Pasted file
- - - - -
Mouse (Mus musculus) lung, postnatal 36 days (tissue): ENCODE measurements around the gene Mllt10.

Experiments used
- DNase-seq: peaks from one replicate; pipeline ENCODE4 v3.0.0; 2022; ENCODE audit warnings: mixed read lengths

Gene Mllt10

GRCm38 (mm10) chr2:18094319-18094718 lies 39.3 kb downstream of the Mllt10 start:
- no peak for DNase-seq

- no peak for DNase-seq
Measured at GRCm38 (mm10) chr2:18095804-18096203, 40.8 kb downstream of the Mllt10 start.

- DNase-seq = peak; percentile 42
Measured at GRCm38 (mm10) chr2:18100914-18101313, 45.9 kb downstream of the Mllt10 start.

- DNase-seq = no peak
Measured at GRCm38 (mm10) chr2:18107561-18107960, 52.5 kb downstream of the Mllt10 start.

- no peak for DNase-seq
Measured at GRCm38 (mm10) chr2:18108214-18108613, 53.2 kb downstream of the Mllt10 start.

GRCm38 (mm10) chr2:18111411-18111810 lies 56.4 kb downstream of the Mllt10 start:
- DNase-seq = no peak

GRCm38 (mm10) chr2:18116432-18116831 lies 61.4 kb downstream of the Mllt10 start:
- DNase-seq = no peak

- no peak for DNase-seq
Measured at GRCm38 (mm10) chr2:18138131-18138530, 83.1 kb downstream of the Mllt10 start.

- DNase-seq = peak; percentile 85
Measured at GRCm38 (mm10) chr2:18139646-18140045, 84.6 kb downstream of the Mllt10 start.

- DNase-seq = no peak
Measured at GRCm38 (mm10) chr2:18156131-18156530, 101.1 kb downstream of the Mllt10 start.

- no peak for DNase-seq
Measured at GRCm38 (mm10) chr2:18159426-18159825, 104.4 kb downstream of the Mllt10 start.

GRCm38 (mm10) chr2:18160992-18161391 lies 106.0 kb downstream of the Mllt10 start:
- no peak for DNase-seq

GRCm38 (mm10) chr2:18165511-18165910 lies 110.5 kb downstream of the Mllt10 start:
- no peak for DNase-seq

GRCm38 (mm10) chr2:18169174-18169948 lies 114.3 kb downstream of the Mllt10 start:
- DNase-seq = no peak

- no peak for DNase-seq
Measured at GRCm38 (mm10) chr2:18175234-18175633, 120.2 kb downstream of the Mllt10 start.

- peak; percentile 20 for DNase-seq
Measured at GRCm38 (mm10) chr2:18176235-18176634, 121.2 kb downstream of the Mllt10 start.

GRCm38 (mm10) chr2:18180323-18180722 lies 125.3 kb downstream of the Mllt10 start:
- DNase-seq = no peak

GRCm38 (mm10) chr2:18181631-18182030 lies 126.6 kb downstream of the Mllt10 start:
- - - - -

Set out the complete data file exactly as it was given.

Mouse (Mus musculus) lung, postnatal 36 days (tissue): ENCODE measurements around the gene Mllt10.

Experiments used
- DNase-seq: peaks from one replicate; pipeline ENCODE4 v3.0.0; 2022; ENCODE audit warnings: mixed read lengths

Gene Mllt10

GRCm38 (mm10) chr2:18094319-18094718 lies 39.3 kb downstream of the Mllt10 start:
- no peak for DNase-seq

- no peak for DNase-seq
Measured at GRCm38 (mm10) chr2:18095804-18096203, 40.8 kb downstream of the Mllt10 start.

- DNase-seq = peak; percentile 42
Measured at GRCm38 (mm10) chr2:18100914-18101313, 45.9 kb downstream of the Mllt10 start.

- DNase-seq = no peak
Measured at GRCm38 (mm10) chr2:18107561-18107960, 52.5 kb downstream of the Mllt10 start.

- no peak for DNase-seq
Measured at GRCm38 (mm10) chr2:18108214-18108613, 53.2 kb downstream of the Mllt10 start.

GRCm38 (mm10) chr2:18111411-18111810 lies 56.4 kb downstream of the Mllt10 start:
- DNase-seq = no peak

GRCm38 (mm10) chr2:18116432-18116831 lies 61.4 kb downstream of the Mllt10 start:
- DNase-seq = no peak

- no peak for DNase-seq
Measured at GRCm38 (mm10) chr2:18138131-18138530, 83.1 kb downstream of the Mllt10 start.

- DNase-seq = peak; percentile 85
Measured at GRCm38 (mm10) chr2:18139646-18140045, 84.6 kb downstream of the Mllt10 start.

- DNase-seq = no peak
Measured at GRCm38 (mm10) chr2:18156131-18156530, 101.1 kb downstream of the Mllt10 start.

- no peak for DNase-seq
Measured at GRCm38 (mm10) chr2:18159426-18159825, 104.4 kb downstream of the Mllt10 start.

GRCm38 (mm10) chr2:18160992-18161391 lies 106.0 kb downstream of the Mllt10 start:
- no peak for DNase-seq

GRCm38 (mm10) chr2:18165511-18165910 lies 110.5 kb downstream of the Mllt10 start:
- no peak for DNase-seq

GRCm38 (mm10) chr2:18169174-18169948 lies 114.3 kb downstream of the Mllt10 start:
- DNase-seq = no peak

- no peak for DNase-seq
Measured at GRCm38 (mm10) chr2:18175234-18175633, 120.2 kb downstream of the Mllt10 start.

- peak; percentile 20 for DNase-seq
Measured at GRCm38 (mm10) chr2:18176235-18176634, 121.2 kb downstream of the Mllt10 start.

GRCm38 (mm10) chr2:18180323-18180722 lies 125.3 kb downstream of the Mllt10 start:
- DNase-seq = no peak

GRCm38 (mm10) chr2:18181631-18182030 lies 126.6 kb downstream of the Mllt10 start: